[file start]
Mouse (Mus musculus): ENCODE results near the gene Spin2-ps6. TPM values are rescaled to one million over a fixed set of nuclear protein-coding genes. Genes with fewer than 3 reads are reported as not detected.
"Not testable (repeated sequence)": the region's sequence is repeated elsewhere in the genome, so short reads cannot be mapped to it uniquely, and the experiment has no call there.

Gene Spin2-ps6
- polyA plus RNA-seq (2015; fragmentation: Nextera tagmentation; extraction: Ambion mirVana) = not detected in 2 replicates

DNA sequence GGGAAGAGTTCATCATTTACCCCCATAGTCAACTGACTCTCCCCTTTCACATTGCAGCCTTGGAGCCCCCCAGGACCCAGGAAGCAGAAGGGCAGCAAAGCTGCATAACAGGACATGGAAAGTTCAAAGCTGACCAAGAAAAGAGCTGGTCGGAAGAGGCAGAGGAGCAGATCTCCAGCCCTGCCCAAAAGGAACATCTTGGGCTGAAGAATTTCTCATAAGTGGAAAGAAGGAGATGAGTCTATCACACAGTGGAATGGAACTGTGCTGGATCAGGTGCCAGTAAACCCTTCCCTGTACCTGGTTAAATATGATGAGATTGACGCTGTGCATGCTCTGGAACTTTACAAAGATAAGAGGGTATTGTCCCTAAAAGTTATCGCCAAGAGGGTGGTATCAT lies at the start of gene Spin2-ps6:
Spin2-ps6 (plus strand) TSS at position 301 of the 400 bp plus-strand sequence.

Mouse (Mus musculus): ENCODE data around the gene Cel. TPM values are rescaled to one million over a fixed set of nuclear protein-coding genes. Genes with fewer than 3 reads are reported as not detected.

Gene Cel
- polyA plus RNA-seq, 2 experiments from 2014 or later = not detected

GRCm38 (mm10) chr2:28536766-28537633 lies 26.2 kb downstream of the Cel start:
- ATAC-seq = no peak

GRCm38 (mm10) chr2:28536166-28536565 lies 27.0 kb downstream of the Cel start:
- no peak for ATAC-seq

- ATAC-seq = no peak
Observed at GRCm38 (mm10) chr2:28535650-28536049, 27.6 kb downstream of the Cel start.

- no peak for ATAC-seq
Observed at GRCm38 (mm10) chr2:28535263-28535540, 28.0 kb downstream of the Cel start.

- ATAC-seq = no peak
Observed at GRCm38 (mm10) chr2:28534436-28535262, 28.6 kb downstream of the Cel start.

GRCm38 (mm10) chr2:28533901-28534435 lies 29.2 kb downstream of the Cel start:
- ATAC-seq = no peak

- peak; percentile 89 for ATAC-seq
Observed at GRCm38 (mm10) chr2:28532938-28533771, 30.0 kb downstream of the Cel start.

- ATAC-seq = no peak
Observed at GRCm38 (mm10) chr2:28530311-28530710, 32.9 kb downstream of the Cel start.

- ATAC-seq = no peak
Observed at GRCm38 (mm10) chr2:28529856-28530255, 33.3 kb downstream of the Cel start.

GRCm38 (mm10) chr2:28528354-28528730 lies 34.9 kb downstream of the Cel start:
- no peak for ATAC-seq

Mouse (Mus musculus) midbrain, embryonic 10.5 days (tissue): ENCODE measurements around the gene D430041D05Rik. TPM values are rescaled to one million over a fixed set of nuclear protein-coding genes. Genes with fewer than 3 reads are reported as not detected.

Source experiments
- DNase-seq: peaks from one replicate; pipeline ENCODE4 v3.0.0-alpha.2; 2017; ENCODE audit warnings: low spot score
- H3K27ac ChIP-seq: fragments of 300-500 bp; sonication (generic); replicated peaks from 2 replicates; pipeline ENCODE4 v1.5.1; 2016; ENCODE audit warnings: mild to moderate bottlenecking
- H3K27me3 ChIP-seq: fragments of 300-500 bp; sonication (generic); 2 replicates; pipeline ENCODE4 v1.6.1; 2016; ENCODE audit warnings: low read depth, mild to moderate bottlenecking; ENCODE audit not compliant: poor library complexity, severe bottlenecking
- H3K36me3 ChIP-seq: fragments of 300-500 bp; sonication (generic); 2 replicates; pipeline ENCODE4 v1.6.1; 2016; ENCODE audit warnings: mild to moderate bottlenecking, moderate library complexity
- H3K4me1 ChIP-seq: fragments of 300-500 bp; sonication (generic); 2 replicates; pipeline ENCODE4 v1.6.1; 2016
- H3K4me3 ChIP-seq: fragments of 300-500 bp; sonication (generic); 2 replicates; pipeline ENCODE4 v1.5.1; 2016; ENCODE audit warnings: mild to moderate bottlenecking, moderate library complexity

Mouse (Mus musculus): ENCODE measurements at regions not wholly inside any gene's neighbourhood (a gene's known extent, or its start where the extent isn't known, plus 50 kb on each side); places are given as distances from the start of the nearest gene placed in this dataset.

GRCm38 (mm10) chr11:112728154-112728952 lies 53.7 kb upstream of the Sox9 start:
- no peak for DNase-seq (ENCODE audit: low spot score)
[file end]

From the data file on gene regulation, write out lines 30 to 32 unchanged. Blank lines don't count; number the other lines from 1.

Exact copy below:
Mouse (Mus musculus) midbrain, embryonic 10.5 days (tissue): ENCODE measurements around the gene D430041D05Rik. TPM values are rescaled to one million over a fixed set of nuclear protein-coding genes. Genes with fewer than 3 reads are reported as not detected.

Source experiments
- DNase-seq: peaks from one replicate; pipeline ENCODE4 v3.0.0-alpha.2; 2017; ENCODE audit warnings: low spot score